Eco-friendly is in, but the cars aren’t. Not yet, at least in India.
Honda Motor Co., which sells the Civic sedan, launched the first hybrid car in India on Wednesday. For now, it’s all about showcasing advanced Honda green technology. In the process, if a few Indians buy the hybrid, that’s a great bonus. The car, which has sold 210,000 units since it was first launched in 2001, uses a petrol-cum-battery engine.
We all know that when car makers spend vast sums of money on technology and then put that into commercial production, it’s because that’s where the future of the auto industry is headed, not because they want a handful of consumers to marvel at nuts, bolts and shiny steel parts on four wheels.
In a market roiled by higher fuel prices, Honda’s Civic hybrid has every right to hit the spot with fuel-scrimping consumers, largely because hybrids typically consume up to a quarter less fuel than non-hybrid models. But India slaps such imports with a 104% customs duty, which all but guarantees that Honda will miss that spot by a mile.
By the time the Civic hybrid reaches any environment-conscious Indian consumer, it would have cost nearly double that of its petrol version. With such a steep price—around Rs21.5 lakh—the hybrid’s mileage advantage fades almost with the same speed that its eco-friendly fender accelerates into view.
We all know that in India, even the buyers of top-end BMW cars obssess over mileage. While well-heeled Indians often show they have really arrived with the purchase of a top-tier marque, secretly, irrepressibly and even artlessly, their love of bargaining shows up in their quest for fuel efficiency.
And, let’s face it, driving a Honda Civic, however green its pedigree, doesn’t exactly have the same connotation as driving a Mercedes. So, and unfortunately, few Indians will be willing to pay big bucks for an ordinary sedan with an extraordinary engine.
The Civic hybrid’s saga shows the fraught path to eco-friendly, fuel-efficient technology sold in India. For now, no Indian auto firm is selling a full hybrid and even Mahindra and Mahindra Ltd, which is developing indigenous hybrid technology, is some years away from a sophisticated hybrid engine, the kind that the Civic uses to switch between fuel and battery power. In short, India simply doesn’t have the commercial technology just yet. Actually, few countries outside Japan do.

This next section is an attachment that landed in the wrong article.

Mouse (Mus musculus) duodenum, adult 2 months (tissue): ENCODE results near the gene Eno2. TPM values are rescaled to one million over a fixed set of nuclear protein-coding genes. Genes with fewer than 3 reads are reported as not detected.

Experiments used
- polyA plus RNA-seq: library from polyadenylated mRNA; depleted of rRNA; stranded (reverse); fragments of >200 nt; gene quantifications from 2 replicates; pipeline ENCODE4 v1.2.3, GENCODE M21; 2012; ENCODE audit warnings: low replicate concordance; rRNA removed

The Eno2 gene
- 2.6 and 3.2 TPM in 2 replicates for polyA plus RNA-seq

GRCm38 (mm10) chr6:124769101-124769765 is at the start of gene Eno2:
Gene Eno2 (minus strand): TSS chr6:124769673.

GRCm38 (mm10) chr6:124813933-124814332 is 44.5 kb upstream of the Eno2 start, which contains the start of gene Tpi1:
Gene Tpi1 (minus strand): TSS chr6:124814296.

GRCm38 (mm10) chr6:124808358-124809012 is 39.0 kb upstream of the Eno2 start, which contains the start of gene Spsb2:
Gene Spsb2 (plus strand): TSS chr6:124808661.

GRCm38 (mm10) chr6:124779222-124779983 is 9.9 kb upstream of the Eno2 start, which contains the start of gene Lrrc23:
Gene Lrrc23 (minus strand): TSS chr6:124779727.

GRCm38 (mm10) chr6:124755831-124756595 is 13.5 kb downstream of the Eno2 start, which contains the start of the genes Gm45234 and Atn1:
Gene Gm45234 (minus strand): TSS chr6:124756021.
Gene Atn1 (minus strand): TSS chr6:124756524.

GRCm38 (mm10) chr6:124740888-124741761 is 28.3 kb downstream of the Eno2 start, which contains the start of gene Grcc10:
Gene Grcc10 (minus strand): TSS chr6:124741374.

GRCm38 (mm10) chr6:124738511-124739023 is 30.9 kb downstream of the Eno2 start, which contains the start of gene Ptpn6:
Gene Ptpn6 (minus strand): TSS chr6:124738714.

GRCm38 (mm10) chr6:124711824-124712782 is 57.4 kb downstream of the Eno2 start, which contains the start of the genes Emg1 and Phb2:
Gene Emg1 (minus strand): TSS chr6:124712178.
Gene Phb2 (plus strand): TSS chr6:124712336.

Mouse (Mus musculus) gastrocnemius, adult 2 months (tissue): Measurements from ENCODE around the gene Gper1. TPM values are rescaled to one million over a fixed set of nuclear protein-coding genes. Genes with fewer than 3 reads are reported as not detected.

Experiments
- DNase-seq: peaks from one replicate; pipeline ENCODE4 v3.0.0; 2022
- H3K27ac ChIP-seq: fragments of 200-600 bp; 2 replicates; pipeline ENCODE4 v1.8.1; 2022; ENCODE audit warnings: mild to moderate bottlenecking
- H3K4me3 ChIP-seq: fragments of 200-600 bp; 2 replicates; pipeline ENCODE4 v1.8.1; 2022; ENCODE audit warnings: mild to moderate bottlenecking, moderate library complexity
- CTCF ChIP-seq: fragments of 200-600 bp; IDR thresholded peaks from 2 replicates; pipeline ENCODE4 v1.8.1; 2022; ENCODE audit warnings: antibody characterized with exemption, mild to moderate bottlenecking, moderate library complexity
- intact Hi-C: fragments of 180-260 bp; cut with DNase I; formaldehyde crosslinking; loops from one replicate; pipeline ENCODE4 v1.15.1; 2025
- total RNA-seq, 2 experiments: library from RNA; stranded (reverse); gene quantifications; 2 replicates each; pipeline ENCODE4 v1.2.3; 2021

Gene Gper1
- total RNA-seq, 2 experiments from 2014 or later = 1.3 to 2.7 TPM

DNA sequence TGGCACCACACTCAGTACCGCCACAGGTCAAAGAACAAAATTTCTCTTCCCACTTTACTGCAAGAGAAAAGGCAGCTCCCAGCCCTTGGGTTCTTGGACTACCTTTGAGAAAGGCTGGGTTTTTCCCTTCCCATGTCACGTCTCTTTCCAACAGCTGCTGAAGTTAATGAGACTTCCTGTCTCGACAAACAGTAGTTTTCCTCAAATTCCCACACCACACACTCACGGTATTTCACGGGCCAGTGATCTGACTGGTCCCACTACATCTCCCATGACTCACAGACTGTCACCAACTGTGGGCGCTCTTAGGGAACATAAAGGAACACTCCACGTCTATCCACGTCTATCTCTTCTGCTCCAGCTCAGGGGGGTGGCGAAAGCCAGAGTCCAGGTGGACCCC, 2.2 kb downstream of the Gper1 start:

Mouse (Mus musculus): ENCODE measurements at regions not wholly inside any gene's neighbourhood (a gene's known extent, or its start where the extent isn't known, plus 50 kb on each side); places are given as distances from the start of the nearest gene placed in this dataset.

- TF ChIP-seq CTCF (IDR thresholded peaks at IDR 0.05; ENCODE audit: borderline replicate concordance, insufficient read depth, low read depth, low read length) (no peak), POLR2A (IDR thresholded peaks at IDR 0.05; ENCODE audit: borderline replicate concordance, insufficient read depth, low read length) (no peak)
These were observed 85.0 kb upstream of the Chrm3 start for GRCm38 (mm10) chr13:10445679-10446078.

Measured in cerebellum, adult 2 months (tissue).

Honda’s technology prowess is weighed down by clunky armour. It makes hybrids only in Japan where it, no doubt, has dedicated vendors to supply the sophisticated parts. While it sells plenty of hybrids in faraway places such as the US, Honda argues that the green technology is too sophisticated and costs a mile high to have multiple plants outside Japan. Clearly, a green Honda needs to be a profitable Honda.
In India the made-in-Japan hybrid thus becomes a car solely for not just the well-heeled but the few uber rich who also wear a green conscience. India’s punitive duties on imported cars are designed to protect the country’s still young automobile sector, which is nowhere as deep, wide and technology-driven as it is in Europe, North America or Japan, the Tata Nano’s frugal engineering notwithstanding.
The theory—actively encouraged by Indian companies—is that high tariffs will prevent overseas firms from shipping in knocked-down cars and, hopefully, encourage them to set up local manufacturing and all that comes with factories inside India.
That brings us back to the Civic hybrid. Honda says that through the industry lobbying body the Society of Indian Automobile Manufacturers (Siam), it is pushing for a lowering of customs duties on the hybrid. So far, despite the green cause, the government isn’t biting, focused as policymakers are on how to protect voters from $140 oil barrels.
Meanwhile, as much as Honda will lobby, other vehicle makers who don’t have this technology advantage—mostly Indian but also the South Koreans who are a bit late to the party—will stay on the sidelines. They are all friends in Siam, until it comes to selling their own cars.
With the abysmal public transport, metro projects notwithstanding, Indian drivers have no choice but to use two-wheelers and cars, no matter what happens to fuel prices—or the environment. So, why wouldn’t the Indian government or Siam for that matter want to do more to encourage fuel-frugal, low-emission cars?
A blanket removal of customs duty on imported cars would hurt domestic auto makers and leave a lot of unsold Indian cars in its wake, just at a time when car makers are really ramping up capacity here. Still, fuel frugality must be rewarded and green thinking encouraged. The US, for instance, gives tax subsidies to owners of green vehicles, as does Japan.
India should consider giving tax and other incentives directly to individuals who opt for vehicles that continuously stretch the mileage game and pollute less, not necessarily help individual car companies. And how about rewarding households that eschew multiple cars? Otherwise, what we will have for the foreseeable future are soaring petrol bills, green cars that we can never afford and a green future that we can never have.
How do you think Honda should market its $50,000 Civic hybrid in India? What if a cricket star or a Bollywood actor can be convinced to use it, much like Leonardo DiCaprio and Cameron Diaz made rival Toyota’s Prius a must-be-seen-in fashionable green car? Let me know your thoughts on my blog, Cabbages & Kings, ( blogs.livemint.com/cabbages) where we continue this conversation. You can also r espond to this column at firstname.lastname@example.org